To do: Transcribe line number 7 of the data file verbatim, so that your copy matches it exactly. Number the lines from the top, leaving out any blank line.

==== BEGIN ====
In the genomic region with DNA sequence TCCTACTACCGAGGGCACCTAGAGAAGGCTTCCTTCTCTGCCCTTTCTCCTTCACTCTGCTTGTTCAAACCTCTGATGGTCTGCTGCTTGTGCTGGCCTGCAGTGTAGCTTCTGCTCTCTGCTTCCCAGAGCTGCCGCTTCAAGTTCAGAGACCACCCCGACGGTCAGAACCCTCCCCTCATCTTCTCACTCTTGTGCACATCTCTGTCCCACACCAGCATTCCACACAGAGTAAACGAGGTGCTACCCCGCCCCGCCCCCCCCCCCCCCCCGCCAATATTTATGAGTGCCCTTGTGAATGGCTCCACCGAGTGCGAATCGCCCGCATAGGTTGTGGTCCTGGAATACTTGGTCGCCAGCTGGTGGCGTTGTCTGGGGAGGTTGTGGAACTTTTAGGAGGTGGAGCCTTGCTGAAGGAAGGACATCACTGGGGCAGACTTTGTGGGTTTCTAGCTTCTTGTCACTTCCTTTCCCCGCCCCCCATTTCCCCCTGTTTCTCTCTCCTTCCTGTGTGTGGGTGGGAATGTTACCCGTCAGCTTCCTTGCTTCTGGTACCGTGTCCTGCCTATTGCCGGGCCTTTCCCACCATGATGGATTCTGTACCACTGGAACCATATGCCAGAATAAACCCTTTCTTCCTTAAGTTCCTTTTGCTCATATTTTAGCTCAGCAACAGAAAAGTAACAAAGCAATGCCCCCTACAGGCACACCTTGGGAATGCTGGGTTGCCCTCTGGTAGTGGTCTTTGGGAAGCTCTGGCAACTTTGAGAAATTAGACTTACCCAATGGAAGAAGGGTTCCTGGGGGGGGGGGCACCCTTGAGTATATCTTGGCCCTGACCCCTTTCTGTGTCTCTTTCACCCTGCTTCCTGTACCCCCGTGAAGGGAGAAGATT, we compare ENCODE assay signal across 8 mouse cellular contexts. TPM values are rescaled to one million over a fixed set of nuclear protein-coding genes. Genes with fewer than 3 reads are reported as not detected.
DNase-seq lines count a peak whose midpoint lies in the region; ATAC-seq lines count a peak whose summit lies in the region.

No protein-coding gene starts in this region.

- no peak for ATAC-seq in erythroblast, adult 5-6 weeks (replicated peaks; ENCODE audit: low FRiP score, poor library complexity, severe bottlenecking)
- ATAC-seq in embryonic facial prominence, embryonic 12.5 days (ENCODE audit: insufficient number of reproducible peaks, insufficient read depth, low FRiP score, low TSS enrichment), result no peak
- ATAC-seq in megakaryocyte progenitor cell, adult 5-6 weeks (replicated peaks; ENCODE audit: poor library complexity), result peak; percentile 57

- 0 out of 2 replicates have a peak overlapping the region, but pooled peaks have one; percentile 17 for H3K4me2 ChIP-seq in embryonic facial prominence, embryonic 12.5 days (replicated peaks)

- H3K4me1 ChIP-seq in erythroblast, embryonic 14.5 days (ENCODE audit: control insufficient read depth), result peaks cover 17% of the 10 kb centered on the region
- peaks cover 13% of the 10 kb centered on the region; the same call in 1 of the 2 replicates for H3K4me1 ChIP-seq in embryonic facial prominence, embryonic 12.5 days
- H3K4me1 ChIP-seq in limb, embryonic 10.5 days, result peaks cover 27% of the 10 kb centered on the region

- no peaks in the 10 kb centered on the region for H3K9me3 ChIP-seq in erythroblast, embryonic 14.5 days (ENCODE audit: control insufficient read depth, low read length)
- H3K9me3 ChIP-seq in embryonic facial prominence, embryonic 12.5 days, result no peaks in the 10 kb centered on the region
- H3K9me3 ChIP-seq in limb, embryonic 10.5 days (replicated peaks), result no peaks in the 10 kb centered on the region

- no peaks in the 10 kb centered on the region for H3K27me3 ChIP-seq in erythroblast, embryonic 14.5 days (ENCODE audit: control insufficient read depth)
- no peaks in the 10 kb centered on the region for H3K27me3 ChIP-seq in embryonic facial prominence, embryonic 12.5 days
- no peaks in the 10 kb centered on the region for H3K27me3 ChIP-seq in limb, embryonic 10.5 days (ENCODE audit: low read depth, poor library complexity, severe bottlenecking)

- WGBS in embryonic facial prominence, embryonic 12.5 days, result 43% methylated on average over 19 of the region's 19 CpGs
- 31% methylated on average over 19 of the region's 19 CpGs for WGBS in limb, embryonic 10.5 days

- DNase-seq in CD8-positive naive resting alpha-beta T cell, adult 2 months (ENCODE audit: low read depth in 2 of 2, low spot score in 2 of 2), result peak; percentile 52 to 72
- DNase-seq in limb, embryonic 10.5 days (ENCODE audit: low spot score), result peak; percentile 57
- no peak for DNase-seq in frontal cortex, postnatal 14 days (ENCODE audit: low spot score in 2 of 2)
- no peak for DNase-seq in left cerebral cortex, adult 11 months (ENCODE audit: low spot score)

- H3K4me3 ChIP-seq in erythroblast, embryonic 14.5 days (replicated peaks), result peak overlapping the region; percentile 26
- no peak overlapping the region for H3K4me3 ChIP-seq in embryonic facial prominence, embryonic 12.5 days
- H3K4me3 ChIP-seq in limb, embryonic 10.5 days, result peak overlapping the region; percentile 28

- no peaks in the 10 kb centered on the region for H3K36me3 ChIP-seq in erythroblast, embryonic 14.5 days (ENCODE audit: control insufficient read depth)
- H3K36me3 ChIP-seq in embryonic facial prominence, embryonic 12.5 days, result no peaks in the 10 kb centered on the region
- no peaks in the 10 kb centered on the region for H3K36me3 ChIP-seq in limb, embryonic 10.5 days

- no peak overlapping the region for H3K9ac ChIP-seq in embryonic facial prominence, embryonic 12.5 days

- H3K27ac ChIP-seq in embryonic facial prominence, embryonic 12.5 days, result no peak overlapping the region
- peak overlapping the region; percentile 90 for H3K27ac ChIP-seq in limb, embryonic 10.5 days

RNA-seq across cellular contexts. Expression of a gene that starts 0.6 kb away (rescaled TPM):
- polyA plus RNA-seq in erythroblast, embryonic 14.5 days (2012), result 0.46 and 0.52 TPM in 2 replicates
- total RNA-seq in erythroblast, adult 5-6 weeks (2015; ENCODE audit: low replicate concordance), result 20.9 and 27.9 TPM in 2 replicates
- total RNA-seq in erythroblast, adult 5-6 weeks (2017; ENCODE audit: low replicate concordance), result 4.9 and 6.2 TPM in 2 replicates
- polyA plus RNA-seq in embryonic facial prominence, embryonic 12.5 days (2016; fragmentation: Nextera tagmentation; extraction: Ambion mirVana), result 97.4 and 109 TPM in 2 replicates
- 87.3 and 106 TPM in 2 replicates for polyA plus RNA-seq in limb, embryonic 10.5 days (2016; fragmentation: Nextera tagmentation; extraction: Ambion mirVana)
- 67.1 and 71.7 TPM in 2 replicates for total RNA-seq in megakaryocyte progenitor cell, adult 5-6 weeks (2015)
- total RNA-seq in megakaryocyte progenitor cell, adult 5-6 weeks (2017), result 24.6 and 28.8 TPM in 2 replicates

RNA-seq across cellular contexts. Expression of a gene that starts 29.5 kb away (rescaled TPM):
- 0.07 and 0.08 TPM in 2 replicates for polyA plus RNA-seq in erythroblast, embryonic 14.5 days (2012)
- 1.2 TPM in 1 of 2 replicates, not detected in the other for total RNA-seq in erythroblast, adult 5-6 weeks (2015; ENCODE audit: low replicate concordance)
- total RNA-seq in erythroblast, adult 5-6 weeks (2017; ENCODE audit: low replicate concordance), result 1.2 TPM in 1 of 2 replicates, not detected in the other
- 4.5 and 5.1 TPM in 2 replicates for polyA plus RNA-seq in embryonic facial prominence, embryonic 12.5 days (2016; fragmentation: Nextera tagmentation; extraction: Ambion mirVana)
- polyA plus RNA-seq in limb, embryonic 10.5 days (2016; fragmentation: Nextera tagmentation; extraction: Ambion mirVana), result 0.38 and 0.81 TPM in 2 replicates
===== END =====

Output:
- 0 out of 2 replicates have a peak overlapping the region, but pooled peaks have one; percentile 17 for H3K4me2 ChIP-seq in embryonic facial prominence, embryonic 12.5 days (replicated peaks)